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An Unlimited Frontier

By Albert “Bill” Williams (BA ’73), senior lecturer, Theatre

Russo, Williams, and Jonathan Abarbanel take a break from writing, 1974.

William Russo taught me the importance of never fitting in

From the 1960s on, William Russo was a household name in the Chicago music and arts scene. He founded Columbia College Chicago’s Music Department in 1965, where he served as department head and became the college’s first full-time faculty member. He also founded the Chicago Jazz Ensemble. Albert “Bill” Williams (BA ’73) reflects on his time spent with his mentor and friend, who died in 2003.

William Russo is the reason I wound up at Columbia College. Back in 1970 when I was 19, I was working with Russo at the Chicago Free Theatre, and I completely fell in love with the work we were doing: avant-garde multimedia rock operas. I enrolled at the college that year to study with him. I studied as an apprentice composer while also partaking in musical theatre and theory classes. Later, over the years, I wrote lyrics for several of his operas.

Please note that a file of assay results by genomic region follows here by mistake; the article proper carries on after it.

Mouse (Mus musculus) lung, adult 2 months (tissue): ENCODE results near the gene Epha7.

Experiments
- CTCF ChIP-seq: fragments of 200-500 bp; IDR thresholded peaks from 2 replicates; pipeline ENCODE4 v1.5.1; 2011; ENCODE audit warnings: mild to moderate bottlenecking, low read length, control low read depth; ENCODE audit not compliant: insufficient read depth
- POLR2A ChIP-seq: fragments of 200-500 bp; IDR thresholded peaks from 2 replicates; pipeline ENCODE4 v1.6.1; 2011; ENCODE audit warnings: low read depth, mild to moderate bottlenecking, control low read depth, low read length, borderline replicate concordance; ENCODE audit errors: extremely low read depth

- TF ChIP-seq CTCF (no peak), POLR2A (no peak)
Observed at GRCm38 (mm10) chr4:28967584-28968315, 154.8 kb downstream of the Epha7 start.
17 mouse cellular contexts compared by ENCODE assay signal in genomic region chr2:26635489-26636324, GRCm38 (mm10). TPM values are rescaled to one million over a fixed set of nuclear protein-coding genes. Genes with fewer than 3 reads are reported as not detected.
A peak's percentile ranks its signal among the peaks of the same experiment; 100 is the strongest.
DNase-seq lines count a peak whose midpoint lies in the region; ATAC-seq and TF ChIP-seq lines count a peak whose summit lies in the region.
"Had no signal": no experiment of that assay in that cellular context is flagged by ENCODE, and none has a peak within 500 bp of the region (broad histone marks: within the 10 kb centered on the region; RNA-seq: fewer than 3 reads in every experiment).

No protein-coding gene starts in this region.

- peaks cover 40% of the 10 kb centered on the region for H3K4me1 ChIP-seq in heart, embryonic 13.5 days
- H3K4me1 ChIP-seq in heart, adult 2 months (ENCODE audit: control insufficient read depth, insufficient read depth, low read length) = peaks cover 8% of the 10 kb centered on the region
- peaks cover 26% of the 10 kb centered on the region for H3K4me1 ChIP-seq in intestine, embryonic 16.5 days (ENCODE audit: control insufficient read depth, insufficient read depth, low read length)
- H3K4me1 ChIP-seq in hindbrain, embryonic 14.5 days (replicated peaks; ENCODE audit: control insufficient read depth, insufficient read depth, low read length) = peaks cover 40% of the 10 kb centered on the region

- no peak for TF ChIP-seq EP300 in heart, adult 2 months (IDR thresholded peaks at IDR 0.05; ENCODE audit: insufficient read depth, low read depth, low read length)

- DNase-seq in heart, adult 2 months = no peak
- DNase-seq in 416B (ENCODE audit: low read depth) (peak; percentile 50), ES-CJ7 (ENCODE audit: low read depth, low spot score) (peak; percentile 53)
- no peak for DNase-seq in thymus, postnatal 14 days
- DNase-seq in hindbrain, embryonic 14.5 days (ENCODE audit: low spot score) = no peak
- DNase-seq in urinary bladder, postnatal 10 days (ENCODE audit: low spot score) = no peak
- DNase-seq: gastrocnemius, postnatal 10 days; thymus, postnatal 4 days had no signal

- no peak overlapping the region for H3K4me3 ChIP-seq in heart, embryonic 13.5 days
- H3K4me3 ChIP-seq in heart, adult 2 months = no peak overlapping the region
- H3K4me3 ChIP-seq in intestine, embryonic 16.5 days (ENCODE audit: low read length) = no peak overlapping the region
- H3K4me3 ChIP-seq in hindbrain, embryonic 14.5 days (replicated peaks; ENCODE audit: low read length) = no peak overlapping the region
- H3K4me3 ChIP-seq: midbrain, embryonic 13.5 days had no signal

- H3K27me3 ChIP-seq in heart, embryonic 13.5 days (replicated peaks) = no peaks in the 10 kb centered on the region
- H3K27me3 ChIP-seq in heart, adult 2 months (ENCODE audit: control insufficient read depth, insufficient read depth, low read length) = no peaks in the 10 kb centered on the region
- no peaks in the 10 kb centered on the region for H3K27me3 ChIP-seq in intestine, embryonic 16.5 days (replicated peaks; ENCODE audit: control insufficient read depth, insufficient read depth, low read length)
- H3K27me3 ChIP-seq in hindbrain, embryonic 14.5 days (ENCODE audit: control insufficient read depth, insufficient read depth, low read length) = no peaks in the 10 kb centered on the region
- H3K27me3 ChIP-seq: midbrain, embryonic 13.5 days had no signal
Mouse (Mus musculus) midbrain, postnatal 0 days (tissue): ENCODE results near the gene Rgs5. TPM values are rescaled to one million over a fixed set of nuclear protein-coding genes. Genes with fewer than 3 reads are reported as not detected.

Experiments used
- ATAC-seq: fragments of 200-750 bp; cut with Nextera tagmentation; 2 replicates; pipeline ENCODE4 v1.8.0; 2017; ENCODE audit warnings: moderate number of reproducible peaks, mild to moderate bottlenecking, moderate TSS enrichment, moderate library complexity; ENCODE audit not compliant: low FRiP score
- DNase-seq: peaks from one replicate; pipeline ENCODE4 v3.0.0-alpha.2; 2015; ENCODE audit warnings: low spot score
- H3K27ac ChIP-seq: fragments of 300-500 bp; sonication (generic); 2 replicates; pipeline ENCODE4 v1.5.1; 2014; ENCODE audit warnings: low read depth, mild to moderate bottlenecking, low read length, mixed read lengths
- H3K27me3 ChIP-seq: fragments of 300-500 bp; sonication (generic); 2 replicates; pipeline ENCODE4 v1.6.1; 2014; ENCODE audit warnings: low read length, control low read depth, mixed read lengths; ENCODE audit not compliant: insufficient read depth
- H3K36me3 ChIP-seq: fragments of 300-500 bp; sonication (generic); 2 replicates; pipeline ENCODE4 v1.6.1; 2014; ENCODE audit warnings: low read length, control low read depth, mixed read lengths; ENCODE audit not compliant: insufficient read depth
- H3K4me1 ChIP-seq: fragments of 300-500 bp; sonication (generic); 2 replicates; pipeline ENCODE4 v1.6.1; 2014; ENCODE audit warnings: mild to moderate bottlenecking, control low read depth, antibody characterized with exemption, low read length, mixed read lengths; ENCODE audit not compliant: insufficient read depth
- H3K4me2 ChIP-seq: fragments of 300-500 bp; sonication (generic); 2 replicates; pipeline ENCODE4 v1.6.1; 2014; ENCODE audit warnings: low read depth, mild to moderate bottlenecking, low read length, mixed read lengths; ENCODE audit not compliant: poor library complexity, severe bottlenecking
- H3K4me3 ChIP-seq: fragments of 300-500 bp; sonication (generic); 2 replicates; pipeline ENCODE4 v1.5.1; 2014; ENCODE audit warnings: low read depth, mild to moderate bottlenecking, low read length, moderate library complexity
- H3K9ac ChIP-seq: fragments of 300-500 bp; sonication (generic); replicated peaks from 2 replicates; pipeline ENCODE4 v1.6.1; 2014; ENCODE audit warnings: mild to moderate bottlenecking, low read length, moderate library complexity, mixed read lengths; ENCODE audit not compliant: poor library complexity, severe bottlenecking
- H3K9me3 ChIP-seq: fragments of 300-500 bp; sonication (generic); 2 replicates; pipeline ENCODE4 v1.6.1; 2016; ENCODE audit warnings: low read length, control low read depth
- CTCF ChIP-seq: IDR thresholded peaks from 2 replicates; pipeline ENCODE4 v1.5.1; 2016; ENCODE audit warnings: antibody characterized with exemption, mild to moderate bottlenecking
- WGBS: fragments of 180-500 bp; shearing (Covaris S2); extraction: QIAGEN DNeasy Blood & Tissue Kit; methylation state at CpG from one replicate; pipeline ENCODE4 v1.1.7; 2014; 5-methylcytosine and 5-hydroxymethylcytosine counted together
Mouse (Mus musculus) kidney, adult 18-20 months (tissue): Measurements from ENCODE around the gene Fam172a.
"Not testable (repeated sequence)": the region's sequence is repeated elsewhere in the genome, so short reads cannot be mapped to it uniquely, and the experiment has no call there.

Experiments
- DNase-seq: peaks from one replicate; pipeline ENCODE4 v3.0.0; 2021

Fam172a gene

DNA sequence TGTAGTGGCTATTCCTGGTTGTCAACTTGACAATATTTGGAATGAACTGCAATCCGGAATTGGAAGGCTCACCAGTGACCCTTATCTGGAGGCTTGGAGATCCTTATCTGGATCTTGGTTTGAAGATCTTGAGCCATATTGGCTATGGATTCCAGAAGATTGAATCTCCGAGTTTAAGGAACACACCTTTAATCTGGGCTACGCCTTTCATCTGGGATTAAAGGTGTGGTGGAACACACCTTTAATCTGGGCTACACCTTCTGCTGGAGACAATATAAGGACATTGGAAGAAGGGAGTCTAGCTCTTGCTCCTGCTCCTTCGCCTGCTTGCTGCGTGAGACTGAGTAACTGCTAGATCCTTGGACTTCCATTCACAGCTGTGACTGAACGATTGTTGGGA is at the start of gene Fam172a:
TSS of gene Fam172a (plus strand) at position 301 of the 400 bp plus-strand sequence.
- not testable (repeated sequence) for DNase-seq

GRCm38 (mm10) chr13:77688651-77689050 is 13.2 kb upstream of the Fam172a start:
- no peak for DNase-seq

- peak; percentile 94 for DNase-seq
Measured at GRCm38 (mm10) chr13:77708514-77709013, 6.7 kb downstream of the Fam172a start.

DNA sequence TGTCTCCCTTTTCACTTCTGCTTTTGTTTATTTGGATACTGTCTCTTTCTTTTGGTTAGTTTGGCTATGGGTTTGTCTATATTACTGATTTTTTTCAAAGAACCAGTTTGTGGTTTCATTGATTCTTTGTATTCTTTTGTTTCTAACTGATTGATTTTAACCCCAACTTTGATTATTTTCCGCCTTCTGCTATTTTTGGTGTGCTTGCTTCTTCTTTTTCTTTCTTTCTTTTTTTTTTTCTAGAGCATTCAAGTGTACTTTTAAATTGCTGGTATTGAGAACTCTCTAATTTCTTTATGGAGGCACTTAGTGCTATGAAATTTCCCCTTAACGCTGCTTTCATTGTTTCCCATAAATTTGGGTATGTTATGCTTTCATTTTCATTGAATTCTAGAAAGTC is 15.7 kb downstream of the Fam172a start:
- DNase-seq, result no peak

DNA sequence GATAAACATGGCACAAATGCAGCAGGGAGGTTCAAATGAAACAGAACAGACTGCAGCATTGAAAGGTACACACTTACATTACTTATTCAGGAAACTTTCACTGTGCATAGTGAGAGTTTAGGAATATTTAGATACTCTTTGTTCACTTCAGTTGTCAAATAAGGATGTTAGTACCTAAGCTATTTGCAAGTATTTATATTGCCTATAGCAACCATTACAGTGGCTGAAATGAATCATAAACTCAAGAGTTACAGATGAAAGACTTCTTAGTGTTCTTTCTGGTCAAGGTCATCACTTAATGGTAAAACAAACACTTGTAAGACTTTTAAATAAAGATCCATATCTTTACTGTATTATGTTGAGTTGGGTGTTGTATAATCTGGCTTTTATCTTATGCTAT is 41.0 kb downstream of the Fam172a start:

Russo’s basic mission was to reach out to the individual in each artist rather than change someone to fit the pattern of what was fashionable or popular. This mission is very much he essence of what Columbia College is, and what I’ve come to practice and teach throughout my career. Russo was a fabulous teacher who truly cared about the relationship he formed with his students. He was a middle-aged icon who was on the same wavelength as 21-year-old kids. He was a full force of support to the idea that art is all inclusive and connected to everything in culture and society. He didn’t believe in conforming, but rather quite the opposite: Russo taught me that it’s OK not to “fit in,” to compartmentalize into this idea of “success.”

My career as a teacher, writer, and theatre critic is a direct reflection of Russo’s belief in what art should be. I’ve performed in experimental theatre, taught singing to nonsingers, and written critiques in the Chicago Reader that defy the conventional format and voice. This led me to become the only Chicago-based theatre critic to receive the George Jean Nathan award, the highest honor for dramatic criticism.

Russo taught me a good teacher is one who learns from his or her students. He taught me to not fear failure for the sake of trying, and to appreciate everything in the artistic spectrum—believing that art is an unlimited frontier. –As told to Sean McEntree (’14)

On December 7, Columbia will present Celebrating William Russo: Artist and Educator, a tribute including panel discussions and a benefit concert.